• Organizing support for new sources, upgrading of existing sources and of instrumentation
    • Organizing workshops and supporting the user community development.
  4. These tasks could be done by jointly sponsored meetings and planning groups which should also include participation from other ICSU bodies such as the Neutron Scattering Commission of the International Union of Crystallography.

  5. The meeting identified current methods of international co-operation and sharing of Neutron sources access. Access to neutron sources becomes more difficult as the number of facilities decreases. The IUPAP policy of favoring an open access based on peer scientific review and not on nationality should be more widely applied, for instance by developing the international cooperation between the facilities.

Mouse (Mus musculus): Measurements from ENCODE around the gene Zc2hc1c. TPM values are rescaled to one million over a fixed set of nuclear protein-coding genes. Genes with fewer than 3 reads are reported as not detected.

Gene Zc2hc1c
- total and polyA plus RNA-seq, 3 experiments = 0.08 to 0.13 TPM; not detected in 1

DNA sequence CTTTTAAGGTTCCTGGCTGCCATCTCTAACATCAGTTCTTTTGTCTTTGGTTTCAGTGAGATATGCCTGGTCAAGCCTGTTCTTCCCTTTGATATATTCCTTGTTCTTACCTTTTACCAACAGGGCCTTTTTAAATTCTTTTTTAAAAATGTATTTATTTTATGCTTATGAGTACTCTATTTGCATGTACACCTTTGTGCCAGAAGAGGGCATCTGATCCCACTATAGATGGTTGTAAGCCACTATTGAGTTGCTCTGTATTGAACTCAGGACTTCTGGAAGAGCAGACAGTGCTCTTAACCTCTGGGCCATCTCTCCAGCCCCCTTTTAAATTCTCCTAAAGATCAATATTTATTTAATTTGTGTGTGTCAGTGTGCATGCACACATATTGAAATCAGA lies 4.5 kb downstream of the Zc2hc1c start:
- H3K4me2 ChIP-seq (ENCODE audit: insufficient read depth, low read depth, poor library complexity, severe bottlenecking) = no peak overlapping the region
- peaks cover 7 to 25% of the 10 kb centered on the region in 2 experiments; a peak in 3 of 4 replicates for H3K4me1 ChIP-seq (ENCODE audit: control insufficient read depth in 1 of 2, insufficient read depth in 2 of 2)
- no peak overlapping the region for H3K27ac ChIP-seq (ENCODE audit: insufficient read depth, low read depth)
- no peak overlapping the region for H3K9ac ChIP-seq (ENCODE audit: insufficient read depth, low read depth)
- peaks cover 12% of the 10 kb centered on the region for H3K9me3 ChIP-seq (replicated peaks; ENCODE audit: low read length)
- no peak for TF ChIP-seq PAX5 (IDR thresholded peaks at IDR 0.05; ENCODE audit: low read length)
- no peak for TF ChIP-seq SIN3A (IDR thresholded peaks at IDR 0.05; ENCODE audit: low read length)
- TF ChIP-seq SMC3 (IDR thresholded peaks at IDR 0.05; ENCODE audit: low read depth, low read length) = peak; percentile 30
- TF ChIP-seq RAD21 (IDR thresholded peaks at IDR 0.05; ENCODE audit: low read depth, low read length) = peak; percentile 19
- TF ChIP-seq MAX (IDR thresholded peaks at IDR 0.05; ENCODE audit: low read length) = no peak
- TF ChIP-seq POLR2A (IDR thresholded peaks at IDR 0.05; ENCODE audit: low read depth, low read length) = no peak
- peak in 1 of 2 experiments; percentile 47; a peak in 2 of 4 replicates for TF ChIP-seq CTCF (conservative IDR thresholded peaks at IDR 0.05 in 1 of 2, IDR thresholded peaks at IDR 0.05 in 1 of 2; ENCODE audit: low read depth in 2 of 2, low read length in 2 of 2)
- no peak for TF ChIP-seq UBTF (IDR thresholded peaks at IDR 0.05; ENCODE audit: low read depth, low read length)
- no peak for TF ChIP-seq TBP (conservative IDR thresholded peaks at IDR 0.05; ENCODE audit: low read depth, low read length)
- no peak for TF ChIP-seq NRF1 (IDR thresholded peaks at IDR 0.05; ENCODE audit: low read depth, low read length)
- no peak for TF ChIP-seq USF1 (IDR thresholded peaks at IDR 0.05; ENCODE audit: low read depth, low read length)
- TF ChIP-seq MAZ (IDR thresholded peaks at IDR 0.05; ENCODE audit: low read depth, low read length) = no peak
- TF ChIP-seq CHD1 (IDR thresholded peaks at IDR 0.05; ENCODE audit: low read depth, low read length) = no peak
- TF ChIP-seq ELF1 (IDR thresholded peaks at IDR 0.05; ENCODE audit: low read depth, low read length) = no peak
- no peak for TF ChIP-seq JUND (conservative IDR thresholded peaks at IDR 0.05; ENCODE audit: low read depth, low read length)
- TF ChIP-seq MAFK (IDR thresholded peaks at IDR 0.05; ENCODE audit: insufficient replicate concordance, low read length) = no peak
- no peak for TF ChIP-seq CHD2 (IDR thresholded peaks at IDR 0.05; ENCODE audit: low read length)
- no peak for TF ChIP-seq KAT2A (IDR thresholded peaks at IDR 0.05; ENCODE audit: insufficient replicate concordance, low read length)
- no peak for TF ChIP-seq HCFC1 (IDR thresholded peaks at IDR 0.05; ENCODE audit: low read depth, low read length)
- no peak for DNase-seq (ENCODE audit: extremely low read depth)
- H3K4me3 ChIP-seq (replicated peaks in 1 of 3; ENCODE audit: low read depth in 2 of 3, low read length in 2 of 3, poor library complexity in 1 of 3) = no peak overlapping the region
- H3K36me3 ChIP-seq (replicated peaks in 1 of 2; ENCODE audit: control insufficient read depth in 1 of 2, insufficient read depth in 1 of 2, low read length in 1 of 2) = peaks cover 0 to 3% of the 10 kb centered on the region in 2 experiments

6. The contact persons of IUPAP to other international Organizations such as the International Union of Crystallography, the IUPAC, the IUPAB and other ICSU bodies should co-ordinate the IUPAP initiatives concerning the future of neutron sources with these organizations.

List of participants:

Belanger, Dave (USA), Cisneros, Carmen (Mexico), Clausen, Kurt (Germany), Dubbers, Dirk (France), Endoh, Yasuo (Japan), Fernandes-Baca, Jaime A. (USA), Fujii, Yasuhiko (Japan), Godfrin, Henri (France), Ikeda, Susumu (Japan), Kakurai, Kazuhisa (Japan), Katano, Susumu (Japan), Kjems, Jorgon (Denmark), Lander,Gerry (Germany), McEwen, Keith (UK), Morii, Yukio (Japan),Nagamiya, Shoji (Japan), Niimura, Nobuo (Japan), Parak, Fritz G. (Germany), Pepy, Gerard (France), Petry, Winfried (Germany), Pynn, Roger (USA), Richter, Dieter (Germany), Robinson, Robert A., (Australia), Rowe, John Michael (USA), Steigenberger, Uschi E. (UK), Steiner, Michel (Germany), Stirling, George (U.K.), White, John (Australia), Yasuoka, Hiroshi (Japan)